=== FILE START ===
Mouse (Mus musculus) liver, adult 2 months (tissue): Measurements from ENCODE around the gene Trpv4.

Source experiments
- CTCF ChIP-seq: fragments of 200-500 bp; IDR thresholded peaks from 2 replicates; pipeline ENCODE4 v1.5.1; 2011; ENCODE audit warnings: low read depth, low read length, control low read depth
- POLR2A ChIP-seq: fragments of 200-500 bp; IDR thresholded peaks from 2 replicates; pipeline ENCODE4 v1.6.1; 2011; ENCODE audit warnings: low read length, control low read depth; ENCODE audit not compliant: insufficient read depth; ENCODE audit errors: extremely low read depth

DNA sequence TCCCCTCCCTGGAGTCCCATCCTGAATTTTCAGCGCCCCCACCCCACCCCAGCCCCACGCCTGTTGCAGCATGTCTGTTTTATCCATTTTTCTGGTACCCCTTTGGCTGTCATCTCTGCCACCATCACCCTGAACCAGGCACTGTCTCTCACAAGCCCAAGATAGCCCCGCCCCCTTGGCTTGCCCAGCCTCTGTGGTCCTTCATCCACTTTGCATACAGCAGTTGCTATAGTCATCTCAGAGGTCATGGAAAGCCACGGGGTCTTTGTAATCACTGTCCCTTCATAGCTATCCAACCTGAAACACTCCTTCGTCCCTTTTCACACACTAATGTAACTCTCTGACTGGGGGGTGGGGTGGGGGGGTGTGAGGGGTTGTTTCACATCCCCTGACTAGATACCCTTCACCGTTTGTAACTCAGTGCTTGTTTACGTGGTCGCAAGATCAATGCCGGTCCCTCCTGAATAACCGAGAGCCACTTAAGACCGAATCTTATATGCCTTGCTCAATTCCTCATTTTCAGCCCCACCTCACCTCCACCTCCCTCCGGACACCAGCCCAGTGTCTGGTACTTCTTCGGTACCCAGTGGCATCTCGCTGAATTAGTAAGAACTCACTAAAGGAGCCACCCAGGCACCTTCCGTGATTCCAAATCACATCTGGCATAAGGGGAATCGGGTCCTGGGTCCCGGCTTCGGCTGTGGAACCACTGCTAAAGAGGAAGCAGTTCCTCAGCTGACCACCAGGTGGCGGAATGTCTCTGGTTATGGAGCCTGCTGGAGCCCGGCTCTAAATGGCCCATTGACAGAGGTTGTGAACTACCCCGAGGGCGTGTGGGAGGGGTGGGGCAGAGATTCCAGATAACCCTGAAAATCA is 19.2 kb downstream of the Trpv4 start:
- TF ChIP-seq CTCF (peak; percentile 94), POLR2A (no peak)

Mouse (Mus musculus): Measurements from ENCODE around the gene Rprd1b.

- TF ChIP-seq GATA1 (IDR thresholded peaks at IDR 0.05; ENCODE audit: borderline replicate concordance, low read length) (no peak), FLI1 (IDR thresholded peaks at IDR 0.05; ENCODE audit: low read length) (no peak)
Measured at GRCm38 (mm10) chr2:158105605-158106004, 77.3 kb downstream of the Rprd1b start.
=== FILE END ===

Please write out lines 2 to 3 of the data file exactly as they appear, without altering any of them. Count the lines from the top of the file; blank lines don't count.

Source experiments
- CTCF ChIP-seq: fragments of 200-500 bp; IDR thresholded peaks from 2 replicates; pipeline ENCODE4 v1.5.1; 2011; ENCODE audit warnings: low read depth, low read length, control low read depth